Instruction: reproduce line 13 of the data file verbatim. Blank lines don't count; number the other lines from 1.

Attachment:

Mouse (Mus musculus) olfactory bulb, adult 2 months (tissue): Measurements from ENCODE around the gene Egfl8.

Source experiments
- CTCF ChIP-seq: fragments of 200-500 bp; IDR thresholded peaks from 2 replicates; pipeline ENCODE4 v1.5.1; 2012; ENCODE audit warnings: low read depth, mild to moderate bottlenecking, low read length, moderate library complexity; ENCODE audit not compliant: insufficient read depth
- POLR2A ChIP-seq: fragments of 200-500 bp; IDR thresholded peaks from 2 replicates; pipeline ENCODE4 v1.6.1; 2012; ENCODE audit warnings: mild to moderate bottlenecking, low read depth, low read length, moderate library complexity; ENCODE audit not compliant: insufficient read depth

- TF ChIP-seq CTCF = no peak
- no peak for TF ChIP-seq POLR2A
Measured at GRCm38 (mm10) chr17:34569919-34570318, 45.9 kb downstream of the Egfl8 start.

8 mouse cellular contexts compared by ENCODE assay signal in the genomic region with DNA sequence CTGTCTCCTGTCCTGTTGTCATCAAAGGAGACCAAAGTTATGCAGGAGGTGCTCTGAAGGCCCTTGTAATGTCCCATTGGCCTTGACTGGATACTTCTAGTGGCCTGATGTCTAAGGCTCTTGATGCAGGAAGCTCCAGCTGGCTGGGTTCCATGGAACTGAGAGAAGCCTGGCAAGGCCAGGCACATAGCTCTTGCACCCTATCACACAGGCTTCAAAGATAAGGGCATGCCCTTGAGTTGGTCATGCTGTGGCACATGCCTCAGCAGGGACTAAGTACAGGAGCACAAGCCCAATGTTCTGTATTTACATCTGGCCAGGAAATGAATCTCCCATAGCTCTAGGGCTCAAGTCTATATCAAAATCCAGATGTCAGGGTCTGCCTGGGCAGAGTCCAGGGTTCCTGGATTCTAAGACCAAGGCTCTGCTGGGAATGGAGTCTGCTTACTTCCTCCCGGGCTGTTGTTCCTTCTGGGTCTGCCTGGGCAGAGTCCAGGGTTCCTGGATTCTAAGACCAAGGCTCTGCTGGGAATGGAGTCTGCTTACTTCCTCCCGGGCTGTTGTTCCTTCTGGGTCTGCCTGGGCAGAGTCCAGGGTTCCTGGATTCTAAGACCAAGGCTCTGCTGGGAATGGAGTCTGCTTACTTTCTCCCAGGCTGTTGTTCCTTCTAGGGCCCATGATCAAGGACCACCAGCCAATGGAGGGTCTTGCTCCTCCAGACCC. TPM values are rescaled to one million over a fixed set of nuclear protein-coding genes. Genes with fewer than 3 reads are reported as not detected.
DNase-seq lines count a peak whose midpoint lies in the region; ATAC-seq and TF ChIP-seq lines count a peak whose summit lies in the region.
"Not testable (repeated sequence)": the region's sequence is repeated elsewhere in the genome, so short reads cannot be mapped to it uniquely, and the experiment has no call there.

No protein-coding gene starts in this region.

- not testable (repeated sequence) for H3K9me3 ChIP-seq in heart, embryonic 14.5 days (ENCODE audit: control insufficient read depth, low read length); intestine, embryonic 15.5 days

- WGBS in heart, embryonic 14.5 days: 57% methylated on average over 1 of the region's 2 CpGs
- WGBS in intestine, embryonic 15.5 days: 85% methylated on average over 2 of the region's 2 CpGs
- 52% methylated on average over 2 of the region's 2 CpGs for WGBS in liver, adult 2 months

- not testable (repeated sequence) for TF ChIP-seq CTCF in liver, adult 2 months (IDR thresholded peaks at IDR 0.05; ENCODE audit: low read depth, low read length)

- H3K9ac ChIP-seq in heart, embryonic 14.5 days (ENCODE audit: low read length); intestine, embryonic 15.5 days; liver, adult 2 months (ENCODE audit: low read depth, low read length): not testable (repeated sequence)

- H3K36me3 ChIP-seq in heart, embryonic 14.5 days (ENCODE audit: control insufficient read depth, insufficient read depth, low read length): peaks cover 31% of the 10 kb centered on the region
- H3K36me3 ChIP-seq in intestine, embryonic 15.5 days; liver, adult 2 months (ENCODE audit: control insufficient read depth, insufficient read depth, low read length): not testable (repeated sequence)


- WGBS in heart, embryonic 14.5 days: 57% methylated on average over 1 of the region's 2 CpGs